On the heels of the global observance of the World Scleroderma Day on June 30, Elizabeth Onuoha Ozumba, a part-time craft coach, who lives with the autoimmune disorder, released her book titled, “Living with Scleroderma” in Lagos.
Scleroderma is a frightening disease occasioned by the presence of an overactive immune system in the body that turns around to attack and destroy the body. It is characterised by skin hardening and discoloration, making the usual ease of movement difficult for the afflicted. It has no cure but the only cheering news about it is that it is not contagious.
At the book launch which was held at the Nigerian Institute of Journalism, Ogba, the event drew medical experts, especially those who have worked on the disease.
For these experts, scleroderma is one of the challenges for dermatology. Dr. Adefemi Adelowo, who chaired the event, observed that due to the helplessness of science in demystifying scleroderma, many have attributed it to a spiritual attack. Some sufferers had been swindled by those who claim to have the spiritual powers to cure the disease.
For a survivor, the pain is both physical and emotional because of the stigma associated with it. Meanwhile, it can be managed to preserve lives.
To create awareness about the disease and help survivors deal with some of the challenges related to living with scleroderma, Ozumba wrote the book based on her first-hand experience and the dogged research she did through the years.
Her personal physician and Consultant Dermatologist at the Lagos University Teaching Hospital (LUTH), Dr. Ayisha Akinkugbe who wrote the forward to the book, described it as a “must-read’’. Glancing through the 11-chapter book, she echoed the words of the author, “Never judge what you don’t understand.”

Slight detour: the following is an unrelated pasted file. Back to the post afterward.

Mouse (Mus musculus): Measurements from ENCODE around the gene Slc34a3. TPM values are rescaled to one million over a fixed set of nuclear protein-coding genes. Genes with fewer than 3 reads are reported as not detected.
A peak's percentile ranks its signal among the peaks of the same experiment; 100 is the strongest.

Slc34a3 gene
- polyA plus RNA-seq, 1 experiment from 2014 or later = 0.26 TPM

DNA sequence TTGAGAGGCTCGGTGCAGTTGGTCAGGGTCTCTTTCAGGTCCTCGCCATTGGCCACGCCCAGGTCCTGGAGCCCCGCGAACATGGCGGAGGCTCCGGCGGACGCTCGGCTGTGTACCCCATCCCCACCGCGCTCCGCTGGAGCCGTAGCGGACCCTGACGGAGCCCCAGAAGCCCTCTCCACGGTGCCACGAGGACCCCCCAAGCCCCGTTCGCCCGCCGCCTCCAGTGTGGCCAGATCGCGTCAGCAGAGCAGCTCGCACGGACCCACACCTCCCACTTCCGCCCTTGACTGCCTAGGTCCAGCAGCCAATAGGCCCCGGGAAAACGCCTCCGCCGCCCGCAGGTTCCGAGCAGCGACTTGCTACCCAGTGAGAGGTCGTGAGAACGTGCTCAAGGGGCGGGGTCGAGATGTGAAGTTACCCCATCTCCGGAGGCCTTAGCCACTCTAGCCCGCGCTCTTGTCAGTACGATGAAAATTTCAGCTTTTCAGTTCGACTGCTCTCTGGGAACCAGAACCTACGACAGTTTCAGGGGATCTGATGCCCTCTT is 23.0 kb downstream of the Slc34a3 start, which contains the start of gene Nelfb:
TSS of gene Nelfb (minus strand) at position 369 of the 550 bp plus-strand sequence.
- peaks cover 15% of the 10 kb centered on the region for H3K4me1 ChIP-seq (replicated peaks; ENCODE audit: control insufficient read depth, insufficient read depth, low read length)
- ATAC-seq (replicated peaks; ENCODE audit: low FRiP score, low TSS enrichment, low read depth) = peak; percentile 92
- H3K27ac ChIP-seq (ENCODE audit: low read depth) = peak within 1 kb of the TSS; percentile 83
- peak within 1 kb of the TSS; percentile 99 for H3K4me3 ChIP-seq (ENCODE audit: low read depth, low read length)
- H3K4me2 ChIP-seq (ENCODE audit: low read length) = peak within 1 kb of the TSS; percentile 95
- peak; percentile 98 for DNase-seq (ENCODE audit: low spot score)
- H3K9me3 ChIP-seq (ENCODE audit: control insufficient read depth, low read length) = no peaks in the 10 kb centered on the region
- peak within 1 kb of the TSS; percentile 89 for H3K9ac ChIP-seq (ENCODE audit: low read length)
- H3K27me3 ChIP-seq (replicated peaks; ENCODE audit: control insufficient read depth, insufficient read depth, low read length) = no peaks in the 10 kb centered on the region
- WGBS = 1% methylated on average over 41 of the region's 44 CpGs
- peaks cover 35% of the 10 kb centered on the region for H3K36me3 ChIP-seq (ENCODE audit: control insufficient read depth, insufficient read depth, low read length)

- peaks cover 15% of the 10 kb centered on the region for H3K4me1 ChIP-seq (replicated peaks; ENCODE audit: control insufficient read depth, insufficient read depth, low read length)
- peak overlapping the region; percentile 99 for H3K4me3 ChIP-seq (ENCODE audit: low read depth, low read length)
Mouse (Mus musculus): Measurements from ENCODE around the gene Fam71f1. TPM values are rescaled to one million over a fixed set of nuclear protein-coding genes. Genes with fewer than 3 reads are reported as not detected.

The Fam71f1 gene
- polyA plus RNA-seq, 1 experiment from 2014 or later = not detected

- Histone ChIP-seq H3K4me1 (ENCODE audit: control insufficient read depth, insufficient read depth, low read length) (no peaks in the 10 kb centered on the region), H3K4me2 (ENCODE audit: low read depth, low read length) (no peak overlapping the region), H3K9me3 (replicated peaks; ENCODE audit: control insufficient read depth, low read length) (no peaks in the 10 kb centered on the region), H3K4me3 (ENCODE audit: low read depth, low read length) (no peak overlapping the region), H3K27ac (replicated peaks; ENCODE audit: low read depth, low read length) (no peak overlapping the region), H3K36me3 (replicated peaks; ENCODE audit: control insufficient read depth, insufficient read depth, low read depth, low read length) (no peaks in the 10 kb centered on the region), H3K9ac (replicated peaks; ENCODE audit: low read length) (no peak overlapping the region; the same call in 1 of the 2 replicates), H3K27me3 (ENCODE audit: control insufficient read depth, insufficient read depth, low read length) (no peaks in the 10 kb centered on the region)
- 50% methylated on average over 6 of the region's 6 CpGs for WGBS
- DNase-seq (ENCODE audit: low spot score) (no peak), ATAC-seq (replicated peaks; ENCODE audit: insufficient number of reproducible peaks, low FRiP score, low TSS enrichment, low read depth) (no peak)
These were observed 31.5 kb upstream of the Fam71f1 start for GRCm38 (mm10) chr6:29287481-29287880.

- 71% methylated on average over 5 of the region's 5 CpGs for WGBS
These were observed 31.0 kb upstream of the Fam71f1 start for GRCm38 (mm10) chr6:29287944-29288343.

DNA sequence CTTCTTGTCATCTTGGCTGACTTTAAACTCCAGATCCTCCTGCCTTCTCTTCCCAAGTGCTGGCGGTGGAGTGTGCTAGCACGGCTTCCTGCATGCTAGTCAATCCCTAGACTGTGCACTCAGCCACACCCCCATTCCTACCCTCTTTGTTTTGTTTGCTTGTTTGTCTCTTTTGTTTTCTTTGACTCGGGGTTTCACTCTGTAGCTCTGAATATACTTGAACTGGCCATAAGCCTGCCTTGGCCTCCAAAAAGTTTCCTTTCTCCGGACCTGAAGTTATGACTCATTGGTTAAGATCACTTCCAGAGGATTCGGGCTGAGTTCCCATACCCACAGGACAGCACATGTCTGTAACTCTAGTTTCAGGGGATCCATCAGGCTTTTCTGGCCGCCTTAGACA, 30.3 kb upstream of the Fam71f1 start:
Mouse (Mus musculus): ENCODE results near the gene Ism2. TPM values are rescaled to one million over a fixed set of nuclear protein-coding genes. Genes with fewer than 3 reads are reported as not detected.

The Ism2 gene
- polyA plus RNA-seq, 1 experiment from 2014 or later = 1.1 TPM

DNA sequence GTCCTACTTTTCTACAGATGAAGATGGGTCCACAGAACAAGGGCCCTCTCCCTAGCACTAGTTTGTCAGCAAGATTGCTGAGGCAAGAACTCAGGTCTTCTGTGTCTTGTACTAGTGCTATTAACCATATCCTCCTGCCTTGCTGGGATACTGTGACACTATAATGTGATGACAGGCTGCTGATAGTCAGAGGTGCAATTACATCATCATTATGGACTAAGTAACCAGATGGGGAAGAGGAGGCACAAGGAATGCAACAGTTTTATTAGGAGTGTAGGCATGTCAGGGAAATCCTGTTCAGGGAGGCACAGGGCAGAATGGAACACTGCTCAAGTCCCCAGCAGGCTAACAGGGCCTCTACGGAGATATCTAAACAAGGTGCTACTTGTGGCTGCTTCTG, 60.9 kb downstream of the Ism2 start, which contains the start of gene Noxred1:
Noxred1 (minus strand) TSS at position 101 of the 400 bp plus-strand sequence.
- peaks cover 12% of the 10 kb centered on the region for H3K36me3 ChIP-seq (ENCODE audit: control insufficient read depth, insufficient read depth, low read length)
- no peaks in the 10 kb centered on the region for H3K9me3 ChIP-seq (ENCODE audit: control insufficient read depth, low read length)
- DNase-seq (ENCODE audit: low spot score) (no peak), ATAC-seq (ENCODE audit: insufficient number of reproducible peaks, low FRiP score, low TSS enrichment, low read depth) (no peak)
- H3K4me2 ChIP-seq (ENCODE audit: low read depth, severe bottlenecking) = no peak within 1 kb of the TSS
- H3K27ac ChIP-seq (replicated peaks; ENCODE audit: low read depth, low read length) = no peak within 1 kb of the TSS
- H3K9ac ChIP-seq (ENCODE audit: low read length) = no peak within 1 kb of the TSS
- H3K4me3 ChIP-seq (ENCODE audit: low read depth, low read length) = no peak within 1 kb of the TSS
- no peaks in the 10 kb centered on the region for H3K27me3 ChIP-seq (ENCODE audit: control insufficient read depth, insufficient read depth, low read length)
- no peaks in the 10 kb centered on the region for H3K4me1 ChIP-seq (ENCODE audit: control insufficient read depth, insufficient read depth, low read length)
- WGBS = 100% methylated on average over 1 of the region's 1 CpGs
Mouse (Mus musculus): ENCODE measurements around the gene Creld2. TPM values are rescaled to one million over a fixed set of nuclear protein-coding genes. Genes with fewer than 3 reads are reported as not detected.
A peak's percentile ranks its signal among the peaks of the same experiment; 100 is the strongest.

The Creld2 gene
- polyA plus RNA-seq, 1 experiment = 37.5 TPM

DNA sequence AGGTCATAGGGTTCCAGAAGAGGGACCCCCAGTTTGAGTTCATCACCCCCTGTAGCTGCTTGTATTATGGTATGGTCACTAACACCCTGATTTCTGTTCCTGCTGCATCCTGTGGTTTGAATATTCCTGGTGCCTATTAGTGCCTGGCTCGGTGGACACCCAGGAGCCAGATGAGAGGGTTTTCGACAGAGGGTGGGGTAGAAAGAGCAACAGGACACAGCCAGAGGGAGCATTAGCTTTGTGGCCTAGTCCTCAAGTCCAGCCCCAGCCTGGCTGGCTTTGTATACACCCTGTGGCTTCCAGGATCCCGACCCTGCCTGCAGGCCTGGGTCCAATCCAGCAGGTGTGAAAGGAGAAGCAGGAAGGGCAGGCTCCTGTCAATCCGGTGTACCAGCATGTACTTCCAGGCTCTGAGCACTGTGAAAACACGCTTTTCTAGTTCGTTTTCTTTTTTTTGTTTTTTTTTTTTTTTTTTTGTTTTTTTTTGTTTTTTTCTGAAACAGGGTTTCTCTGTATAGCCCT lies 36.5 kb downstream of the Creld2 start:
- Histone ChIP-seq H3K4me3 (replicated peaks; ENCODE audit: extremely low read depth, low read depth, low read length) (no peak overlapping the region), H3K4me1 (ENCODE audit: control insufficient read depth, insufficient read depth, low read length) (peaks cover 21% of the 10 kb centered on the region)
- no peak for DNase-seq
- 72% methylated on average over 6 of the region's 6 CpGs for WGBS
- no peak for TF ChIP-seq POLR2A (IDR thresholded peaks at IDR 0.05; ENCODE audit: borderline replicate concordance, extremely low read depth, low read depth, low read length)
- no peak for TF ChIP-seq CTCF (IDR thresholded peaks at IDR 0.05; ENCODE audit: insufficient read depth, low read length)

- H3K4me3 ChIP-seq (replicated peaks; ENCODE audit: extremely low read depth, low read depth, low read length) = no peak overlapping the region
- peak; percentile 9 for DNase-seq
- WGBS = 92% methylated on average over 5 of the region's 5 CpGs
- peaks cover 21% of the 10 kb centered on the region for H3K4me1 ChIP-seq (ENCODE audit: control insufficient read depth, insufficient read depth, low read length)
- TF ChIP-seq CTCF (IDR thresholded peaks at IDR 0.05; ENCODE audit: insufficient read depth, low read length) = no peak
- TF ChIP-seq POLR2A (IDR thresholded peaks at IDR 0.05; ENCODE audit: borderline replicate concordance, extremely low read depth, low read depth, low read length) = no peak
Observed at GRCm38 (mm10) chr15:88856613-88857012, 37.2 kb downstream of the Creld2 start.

She chronicled the early discovery of the disease by the author as well as the torturous journey from one hospital to another in frantic search of competent healthcare experts.
Akinkugbe recalled how the diagnosis was done and how Ozumba kept her abreast of every information on scleroderma.
In a chat with THISDAY, she revealed some of her personal experience that led to writing the book.
She said, “I started seeing the symptoms sometime in 2010. I didn’t know what it was until February 2011 when I was finally diagnosis. Before then, I was going from one hospital to another, doing tests that didn’t reveal anything. I had my blood samples flown to India and I was told that I had an auto-immune disorder.
“According to science, no one knows the actual cause. The immune system is supposed to protect us and ward off diseases and fight infection. But in this situation, the immune system is overactive and starts to destroy the body and attack healthy cells.
“It is a rare condition and most people don’t know about it. Our Ministry of Health in Nigeria is clueless about it. It affects a few people. It has no cure but you can suppress your immune system with immune-suppressants which are not readily available and are very expensive.
“You have to be conscious of the environment, stay away from too much sun because the sun radiation aggravates the condition.
“Some of the psychological effects of living with scleroderma include depression and low self-esteem. With support from family and friends, it can be easier to live with the disease.
“More importantly, government support is needed to enhance research and support victims who may lack the finance required to cope with the cost of managing their health.
“People are immobile when their skin becomes really tight. In the western world, they have social security system in place that takes care of them. It is not like that in Nigeria.
“As I am speaking to you now, someone who lives with scleroderma in Abuja just lost her job. She had a “flare up’’, that is a situation when the disease worsens.
“There are some that it disfigures the fingers so much that they cannot really work. Some can work but some can’t. That is why I have expressed my feelings in the book so that people will be aware of it.”
Chapter six of the book offers some unique counsel on how to use make-up and grooming to camouflage the skin discoloration while the following chapter has an interesting tilt to the narrative with the title, “Dating with Scleroderma.’’